When comparing the inflammatory gene expression of the cultures of 4 disomy and 4 monosomy 3 tumors, CCL2 and IL6 (both P = .11) expression tended to be higher in monosomy 3 tumors, whereas all others, such as VEGF (P = .88), showed no difference (Mann-Whitney test) (Figure 2). Of the 2 other primary UM cultures for which TSN was used in further experiments, 10-019 was the disomy tumor and 12-009 the monosomy 3 tumor.
Because we hypothesized that hypoxia would stimulate the production of monocyte-chemotactic factors, we determined the effect of TSN obtained from normoxic and hypoxic cell lines. The TSN derived from the UM cell lines and primary cultures stimulated the in vitro migration of peripheral blood–derived monocytes. However, we did not observe a difference in the effect of TSN from cells grown under either normoxic or hypoxic conditions (Figure 3).
We specifically analyzed CCL2 (MCP-1) because this is one of the best recruiters of monocytes. The cultured UM cell lines OCM8, OMM2.5, and Mel 290 expressed CCL2 in a time-dependent manner with a maximum peak after 96 hours in culture, but 92.1 and Mel270 did not. The concentration of CCL2 was lower when the cells were grown under hypoxia than normoxia (Figure 4A and B). The primary cultures expressed CCL2 (Figure 4C).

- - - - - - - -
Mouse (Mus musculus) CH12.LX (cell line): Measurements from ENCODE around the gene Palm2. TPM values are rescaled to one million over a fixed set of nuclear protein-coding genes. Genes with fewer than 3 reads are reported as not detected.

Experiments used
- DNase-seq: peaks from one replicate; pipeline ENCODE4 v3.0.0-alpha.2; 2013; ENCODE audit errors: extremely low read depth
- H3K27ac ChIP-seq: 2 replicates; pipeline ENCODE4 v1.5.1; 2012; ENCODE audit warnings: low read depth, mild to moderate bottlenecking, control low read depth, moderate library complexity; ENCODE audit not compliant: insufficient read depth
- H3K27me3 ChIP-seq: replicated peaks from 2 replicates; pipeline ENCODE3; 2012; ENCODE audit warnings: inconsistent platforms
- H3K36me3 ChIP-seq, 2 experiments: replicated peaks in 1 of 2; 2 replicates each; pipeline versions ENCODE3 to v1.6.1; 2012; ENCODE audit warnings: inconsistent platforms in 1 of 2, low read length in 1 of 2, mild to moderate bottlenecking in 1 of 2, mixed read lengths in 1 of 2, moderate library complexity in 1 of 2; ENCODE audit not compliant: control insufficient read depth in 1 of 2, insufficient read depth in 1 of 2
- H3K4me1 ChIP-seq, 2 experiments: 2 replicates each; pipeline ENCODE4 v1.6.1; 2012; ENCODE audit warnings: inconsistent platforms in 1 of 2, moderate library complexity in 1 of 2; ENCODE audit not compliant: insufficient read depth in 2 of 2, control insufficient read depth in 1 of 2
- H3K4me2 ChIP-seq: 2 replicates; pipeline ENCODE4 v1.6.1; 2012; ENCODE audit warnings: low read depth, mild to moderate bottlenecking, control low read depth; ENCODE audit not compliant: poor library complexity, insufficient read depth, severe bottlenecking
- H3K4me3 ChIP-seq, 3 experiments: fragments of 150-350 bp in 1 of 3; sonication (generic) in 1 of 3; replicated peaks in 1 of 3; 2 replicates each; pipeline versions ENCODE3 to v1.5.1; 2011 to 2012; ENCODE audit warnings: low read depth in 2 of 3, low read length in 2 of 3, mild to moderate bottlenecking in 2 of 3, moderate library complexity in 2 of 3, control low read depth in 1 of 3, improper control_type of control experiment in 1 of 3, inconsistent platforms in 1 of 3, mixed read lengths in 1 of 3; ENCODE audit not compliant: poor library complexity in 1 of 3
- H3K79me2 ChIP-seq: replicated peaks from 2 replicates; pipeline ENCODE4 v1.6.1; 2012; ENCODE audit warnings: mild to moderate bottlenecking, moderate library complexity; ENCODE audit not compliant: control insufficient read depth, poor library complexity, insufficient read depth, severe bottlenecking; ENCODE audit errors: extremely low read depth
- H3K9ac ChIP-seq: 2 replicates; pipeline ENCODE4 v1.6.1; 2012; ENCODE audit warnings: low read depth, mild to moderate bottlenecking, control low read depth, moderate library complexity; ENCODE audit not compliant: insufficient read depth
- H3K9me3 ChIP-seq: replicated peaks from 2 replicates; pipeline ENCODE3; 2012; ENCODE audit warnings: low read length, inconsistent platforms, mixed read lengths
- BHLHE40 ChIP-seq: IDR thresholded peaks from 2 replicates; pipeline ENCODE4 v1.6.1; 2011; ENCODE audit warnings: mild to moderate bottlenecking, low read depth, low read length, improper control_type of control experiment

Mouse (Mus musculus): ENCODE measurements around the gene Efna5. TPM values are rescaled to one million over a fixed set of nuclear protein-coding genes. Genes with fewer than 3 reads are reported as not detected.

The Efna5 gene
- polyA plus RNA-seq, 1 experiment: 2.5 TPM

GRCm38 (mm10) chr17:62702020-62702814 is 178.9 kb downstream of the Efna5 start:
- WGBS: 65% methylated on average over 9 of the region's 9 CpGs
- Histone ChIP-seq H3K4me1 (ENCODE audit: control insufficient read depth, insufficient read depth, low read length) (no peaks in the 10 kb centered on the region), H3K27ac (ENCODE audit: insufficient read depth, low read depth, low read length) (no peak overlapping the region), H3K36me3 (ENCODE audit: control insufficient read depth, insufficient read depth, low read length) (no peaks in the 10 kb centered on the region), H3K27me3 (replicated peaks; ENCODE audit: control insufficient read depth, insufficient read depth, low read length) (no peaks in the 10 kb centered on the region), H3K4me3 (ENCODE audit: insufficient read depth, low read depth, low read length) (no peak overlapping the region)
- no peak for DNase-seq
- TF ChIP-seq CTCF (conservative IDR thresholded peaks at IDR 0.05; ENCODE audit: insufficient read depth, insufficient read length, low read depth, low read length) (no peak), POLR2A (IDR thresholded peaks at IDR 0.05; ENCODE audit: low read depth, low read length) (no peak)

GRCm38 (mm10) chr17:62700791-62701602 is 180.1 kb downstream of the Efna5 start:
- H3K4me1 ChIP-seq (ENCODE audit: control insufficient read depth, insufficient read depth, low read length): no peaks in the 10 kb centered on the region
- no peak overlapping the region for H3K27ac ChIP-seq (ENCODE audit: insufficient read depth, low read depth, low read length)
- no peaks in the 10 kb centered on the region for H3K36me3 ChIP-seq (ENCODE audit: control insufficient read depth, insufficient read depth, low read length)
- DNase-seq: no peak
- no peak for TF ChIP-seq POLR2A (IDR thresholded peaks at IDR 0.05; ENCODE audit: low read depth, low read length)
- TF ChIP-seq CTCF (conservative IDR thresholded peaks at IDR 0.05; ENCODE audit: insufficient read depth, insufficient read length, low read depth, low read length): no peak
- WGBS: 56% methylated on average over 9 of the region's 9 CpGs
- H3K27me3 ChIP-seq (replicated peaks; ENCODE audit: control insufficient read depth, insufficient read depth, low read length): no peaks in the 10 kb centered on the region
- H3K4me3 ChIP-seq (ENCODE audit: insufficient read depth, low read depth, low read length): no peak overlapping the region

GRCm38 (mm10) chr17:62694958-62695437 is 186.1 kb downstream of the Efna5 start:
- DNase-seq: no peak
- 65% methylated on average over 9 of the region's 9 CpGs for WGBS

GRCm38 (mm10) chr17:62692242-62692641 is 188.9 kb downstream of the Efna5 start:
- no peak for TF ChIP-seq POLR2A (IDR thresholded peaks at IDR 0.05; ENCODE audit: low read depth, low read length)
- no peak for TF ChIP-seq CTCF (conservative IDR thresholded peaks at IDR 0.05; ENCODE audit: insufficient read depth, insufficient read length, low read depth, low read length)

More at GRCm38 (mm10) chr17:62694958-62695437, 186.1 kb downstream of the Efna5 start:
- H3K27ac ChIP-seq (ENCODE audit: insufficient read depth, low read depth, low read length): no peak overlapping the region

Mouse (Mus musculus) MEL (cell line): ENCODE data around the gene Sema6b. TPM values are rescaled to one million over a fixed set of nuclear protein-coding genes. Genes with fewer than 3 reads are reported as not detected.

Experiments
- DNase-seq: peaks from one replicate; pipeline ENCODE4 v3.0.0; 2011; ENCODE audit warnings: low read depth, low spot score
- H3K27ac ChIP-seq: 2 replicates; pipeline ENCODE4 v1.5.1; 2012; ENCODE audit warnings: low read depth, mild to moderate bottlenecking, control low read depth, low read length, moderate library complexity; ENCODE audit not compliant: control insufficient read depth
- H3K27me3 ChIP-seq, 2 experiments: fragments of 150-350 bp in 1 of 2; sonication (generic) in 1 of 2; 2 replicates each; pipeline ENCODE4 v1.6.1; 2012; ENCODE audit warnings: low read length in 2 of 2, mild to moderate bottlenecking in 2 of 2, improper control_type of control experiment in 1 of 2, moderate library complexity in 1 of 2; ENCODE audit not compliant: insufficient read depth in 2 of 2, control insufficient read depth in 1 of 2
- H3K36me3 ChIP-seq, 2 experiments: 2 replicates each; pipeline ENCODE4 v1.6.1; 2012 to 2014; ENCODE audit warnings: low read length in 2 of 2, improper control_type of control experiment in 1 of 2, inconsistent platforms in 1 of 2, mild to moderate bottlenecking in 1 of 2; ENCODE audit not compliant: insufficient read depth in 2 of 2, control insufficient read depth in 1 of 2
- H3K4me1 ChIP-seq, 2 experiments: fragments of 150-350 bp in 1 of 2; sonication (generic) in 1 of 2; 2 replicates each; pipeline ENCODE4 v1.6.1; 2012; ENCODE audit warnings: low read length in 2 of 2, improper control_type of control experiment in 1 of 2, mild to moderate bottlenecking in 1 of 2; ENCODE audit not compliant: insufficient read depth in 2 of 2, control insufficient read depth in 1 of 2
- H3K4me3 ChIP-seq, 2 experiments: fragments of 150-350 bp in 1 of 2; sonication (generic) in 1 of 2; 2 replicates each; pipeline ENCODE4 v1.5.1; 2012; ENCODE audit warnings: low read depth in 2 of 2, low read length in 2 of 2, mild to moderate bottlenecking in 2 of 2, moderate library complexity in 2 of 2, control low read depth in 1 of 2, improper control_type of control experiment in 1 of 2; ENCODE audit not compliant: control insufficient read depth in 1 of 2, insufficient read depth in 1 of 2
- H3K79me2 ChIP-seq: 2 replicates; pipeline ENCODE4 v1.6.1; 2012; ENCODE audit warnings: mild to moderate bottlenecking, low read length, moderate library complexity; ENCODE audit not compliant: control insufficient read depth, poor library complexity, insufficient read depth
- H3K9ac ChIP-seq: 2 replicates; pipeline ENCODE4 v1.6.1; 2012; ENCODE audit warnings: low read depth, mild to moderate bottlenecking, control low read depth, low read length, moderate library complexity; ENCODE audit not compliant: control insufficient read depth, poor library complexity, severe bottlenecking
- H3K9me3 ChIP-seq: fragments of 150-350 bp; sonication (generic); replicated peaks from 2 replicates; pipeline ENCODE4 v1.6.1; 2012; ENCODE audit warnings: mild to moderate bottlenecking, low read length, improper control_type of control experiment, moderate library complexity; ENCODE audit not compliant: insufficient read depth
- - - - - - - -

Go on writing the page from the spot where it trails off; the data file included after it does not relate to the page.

We analyzed whether TSN from UM cells was able to influence the in vitro differentiation of mo-DCs into M2 macrophages. The mo-DCs were obtained by culturing peripheral blood mononuclear cells from healthy donors with GM-CSF and IL-4 and are characterized by a high expression of CD1a and a low expression of CD14. We used the TSNs of cell line CC-8 and of lung adenocarcinoma cell culture 10.015 as positive controls because these inhibit DC differentiation (inhibition of CD1) and stimulate M2 formation (characterized by high CD14 and high CD163 expression). The TSN from the 2 primary cultures and cell line OCM8 inhibited the further differentiation of DCs (very low expression of CD1), whereas none of the primary cultures or UM cell lines (under either hypoxic or normoxic conditions) were able to stimulate differentiation of monocytes into CD14+ macrophages (Figure 5).